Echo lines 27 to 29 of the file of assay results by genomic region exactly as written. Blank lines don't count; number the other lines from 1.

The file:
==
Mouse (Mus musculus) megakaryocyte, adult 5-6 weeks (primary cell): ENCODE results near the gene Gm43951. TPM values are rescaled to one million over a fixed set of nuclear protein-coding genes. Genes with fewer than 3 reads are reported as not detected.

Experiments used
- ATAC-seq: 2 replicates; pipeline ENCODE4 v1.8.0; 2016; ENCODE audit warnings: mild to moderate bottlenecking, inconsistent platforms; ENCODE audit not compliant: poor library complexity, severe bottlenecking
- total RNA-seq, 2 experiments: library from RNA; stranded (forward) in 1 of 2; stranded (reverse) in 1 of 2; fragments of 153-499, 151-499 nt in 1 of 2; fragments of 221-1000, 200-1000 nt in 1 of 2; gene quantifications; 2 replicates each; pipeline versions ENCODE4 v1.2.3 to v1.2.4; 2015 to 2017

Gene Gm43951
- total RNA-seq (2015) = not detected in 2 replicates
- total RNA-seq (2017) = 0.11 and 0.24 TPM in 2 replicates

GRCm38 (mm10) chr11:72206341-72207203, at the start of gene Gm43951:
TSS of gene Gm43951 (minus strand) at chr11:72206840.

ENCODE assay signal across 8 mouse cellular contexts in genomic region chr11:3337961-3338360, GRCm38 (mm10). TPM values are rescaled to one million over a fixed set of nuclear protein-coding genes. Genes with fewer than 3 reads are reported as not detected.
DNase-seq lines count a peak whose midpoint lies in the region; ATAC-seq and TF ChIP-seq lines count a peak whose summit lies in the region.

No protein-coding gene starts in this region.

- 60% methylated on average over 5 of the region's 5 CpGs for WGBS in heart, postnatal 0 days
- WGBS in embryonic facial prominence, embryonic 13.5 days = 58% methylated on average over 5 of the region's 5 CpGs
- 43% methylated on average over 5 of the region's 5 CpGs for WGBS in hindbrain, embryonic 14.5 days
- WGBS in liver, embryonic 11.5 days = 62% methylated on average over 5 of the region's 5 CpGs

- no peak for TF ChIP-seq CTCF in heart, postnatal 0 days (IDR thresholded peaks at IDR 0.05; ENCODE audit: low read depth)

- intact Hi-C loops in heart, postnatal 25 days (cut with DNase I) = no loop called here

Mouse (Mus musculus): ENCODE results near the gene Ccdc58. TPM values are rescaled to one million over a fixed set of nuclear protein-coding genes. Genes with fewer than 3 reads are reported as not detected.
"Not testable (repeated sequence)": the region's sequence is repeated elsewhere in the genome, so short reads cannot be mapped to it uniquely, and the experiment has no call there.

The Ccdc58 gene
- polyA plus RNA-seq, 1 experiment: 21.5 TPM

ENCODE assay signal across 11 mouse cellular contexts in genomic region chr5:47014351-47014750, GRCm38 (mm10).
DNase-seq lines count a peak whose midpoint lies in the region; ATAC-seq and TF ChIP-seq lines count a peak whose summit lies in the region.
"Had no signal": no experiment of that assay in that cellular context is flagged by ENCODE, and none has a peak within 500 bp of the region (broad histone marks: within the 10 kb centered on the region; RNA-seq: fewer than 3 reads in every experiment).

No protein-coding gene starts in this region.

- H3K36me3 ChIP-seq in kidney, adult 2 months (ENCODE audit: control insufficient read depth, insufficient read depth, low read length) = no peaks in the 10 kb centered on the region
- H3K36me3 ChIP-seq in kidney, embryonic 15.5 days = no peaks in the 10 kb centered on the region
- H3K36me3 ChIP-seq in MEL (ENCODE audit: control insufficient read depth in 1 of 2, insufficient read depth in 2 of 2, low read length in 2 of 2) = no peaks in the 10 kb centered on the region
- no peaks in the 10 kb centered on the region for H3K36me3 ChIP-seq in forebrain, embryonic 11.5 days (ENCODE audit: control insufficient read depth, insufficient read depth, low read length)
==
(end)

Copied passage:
- H3K36me3 ChIP-seq in kidney, adult 2 months (ENCODE audit: control insufficient read depth, insufficient read depth, low read length) = no peaks in the 10 kb centered on the region
- H3K36me3 ChIP-seq in kidney, embryonic 15.5 days = no peaks in the 10 kb centered on the region
- H3K36me3 ChIP-seq in MEL (ENCODE audit: control insufficient read depth in 1 of 2, insufficient read depth in 2 of 2, low read length in 2 of 2) = no peaks in the 10 kb centered on the region